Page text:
But what about the reformers? Aren't they fighting all this rot? Not really. 
Apologists for the reformers say they have been well meaning, and that they 
simply made a few tactical errors in the way they handled privatizing Soviet 
assets. But a sheepish "Oops!" hardly makes up for handing away the oil 
companies for free, and the reformers have more than that on their 

Russia's most famous "young reformer" is Anatoly Chubais. Western media sell 
Chubais as Russia's leading champion of democracy. But this "democratic 
reformer" all but called for a Chubais-led junta on the eve of Yeltsin's 1996 
bypass surgery; and he was publicly indifferent to the war in Chechnya, even 
when civilian neighborhoods were being strafed.

Chubais is actually best known for a breathtakingly cynical and corrupt 
privatization program in which oil companies, metals combines, 
telecommunications firms--the crown jewels of Soviet industry--were divvied 
up among a few powerful men described in both the Western and the Russian 
media as "oligarchs." The oligarchs, who control the Russian media, have been 
able to set a national economic agenda that has led to richer oligarchs and 
poorer Russians. And they boast of controlling the political agenda. Yet 
after years of discussing the oligarchs and the "auctions" of state-owned 
assets that enthroned them, US officials were still embracing privatization 
as "reform" [see Janine R. Wedel, "The Harvard Boys Do Russia," June 1, 1998].

In the wake of last year's financial crash, former Prime Minister Viktor 
Chernomyrdin was briefly brought back into power. Much could be written about 
Al Gore's pal Chernomyrdin and corruption in Russia. Suffice it to say that 
markets greeted Chernomyrdin's revival by dumping rubles but also by 
frantically buying up stock in the natural gas monopoly, Gazprom, 
Chernomyrdin's pet company. Chernomyrdin's response to the ruble meltdown was 
to advocate an "economic dictatorship." Ordinary Russians wondered, quite 
sensibly, what the difference was between an economic dictatorship and a 

"Calm down, world," is the response of Deputy Secretary of State Strobe 
Talbott. Along with Treasury Secretary Lawrence Summers, Talbott has been the 
architect of Clinton's Russia policy. "We have been aware from the beginning 
that crime and corruption are a huge problem in Russia and a huge obstacle to 
Russian reform," he says. "It is going to take decades [and] the problem will 
only get worse if you isolate Russia." To hear Talbott, Summers, Gore, the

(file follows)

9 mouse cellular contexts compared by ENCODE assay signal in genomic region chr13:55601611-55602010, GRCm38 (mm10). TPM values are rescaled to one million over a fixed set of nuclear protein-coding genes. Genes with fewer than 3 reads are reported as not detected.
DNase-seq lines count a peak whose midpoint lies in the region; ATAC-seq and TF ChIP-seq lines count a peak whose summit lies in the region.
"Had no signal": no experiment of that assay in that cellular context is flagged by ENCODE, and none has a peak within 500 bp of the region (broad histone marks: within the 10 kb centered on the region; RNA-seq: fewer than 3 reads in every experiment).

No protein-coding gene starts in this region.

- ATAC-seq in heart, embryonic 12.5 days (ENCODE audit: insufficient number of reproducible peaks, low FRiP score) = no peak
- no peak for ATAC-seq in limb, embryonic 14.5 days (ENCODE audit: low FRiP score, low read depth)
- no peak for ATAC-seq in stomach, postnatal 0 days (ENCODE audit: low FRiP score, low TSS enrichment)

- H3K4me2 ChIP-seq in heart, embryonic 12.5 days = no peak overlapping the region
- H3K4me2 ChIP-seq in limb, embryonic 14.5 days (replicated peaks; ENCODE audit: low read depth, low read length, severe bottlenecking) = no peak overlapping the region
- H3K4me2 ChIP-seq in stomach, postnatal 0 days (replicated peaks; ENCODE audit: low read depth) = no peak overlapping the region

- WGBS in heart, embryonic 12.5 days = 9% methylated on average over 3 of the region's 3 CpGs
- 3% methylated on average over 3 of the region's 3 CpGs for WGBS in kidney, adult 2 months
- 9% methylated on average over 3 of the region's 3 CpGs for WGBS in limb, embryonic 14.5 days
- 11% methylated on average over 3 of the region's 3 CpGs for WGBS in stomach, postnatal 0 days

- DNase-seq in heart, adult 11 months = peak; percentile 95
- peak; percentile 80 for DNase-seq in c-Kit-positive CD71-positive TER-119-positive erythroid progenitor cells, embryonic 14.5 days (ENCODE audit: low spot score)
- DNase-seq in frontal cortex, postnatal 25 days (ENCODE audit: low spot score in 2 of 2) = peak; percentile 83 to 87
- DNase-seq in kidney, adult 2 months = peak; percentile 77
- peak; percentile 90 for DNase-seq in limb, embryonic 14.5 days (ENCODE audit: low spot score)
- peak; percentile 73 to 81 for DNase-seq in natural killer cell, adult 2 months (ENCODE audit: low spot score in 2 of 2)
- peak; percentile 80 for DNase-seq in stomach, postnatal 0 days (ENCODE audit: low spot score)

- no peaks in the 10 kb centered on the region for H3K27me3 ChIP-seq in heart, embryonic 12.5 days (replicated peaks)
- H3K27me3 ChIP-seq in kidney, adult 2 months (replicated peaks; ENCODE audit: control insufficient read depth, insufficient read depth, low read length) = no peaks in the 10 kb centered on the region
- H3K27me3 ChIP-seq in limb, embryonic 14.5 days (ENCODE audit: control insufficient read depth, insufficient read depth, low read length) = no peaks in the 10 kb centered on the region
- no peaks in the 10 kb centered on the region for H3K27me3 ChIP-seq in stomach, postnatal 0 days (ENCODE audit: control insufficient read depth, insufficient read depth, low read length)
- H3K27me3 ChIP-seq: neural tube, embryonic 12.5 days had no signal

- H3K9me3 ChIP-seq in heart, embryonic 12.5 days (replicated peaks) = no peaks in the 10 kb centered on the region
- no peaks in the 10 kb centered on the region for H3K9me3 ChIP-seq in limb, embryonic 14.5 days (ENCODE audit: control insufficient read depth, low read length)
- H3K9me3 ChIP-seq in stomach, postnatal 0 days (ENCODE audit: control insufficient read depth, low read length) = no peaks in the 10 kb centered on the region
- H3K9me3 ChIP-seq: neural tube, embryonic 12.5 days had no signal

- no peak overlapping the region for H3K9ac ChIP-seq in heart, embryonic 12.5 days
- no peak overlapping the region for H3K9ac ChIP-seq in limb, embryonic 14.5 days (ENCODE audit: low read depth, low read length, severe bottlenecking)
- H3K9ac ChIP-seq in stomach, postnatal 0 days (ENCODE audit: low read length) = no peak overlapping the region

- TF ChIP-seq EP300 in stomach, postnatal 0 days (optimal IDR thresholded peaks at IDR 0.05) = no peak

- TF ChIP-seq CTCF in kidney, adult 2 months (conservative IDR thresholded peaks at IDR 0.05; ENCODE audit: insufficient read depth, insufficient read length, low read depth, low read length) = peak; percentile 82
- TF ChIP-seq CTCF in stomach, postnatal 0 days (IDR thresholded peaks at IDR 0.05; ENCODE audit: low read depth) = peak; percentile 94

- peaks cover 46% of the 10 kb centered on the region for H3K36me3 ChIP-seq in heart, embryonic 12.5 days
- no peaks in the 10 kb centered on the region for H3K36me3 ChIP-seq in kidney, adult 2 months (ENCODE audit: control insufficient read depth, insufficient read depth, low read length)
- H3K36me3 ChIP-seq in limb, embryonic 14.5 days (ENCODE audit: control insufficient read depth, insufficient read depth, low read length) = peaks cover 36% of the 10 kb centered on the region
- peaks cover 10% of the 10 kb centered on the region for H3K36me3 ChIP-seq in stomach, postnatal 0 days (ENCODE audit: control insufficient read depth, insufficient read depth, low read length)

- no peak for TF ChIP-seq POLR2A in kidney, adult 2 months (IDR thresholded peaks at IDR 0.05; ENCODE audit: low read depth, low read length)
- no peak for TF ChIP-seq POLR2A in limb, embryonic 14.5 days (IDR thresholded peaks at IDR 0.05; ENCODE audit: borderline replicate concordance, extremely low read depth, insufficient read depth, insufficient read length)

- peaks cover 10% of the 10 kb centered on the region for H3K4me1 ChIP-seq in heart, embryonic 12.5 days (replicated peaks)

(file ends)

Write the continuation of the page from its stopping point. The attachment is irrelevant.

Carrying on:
IMF and the rest of the gang tell it, all these years we have been "engaging 
Russia"--and the only two choices are to "engage" Russia or to "isolate" 

But there are all sorts of ways to engage Russia that fall well short of 
subsidizing and apologizing for a corrupt regime that the Russian people 
themselves despise. Probably the best thing we can do is apologize and set 
the record straight. We could also change our aid policies. Let's have no 
more vague multibillion-dollar IMF loans--loans often tied to dogmatic 
economic scoldings--that evaporate without a trace. Instead, we could invest 
in concrete projects in the national interest of both Russia and America: 
upgrading safety at Russia's nuclear power plants leaps to mind, as does 
improving the country's weapons security. If we want to invest more 
specifically in Russia's economic infrastructure we could set up a massive 
educational exchange.

That would be engagement. What we have offered instead is an enormous 
check--one that comes with the understanding that we are giving so much money 
because we can't be bothered to spend the time trying to understand Russia's 
national needs and problems or even worrying about whether the aid is soaked 
up by FIMACO, oligarchs and USAID's clique of pet "consulting" corporations.

In the "who lost Russia?" debates there is one last argument. It is the trump 
card, quoted axiomatically as a truism: "Russia was never ours to lose." One 
strength of this argument is that it's impossible to refute--we'll never know 
now, will we? But it's defeatist. Moreover, it ignores the enormous moral 
authority we had in post-Soviet Russia. Our media and governments had for 
years appealed to the people of the Soviet Union over the heads of the 
Kremlin. It was hard work. By paying Russians this respect, we in turn earned 
their respect. Now it's all squandered.

In the United States, talk of Russian corruption is forcing a healthy debate 
on a reluctant White House. Some of the reporting and politicking may be 
sloppy, but it's still democracy in action. Not so in Russia. Here, it's 
axiomatic that Russia is corrupt. But they know we helped to build the system 
and to apologize for it; they think our cries of outrage are late and 
insincere because they are so perfectly timed for a US presidential election 
season. Ordinary Russians are also feeling defensive because they know that 
they are collectively complicit. Russians often cite the old chestnut that in 
a democracy, people get the government they deserve. Russia re-elected 
Yeltsin knowing his regime was corrupt; it was a choice they agonized over, 
but few Americans commiserated then--we were too busy cheerleading and 
ignoring how the corrupt Yeltsin team had billions of dollars to spread 
around and a chokehold on all television coverage. Many Russians also feel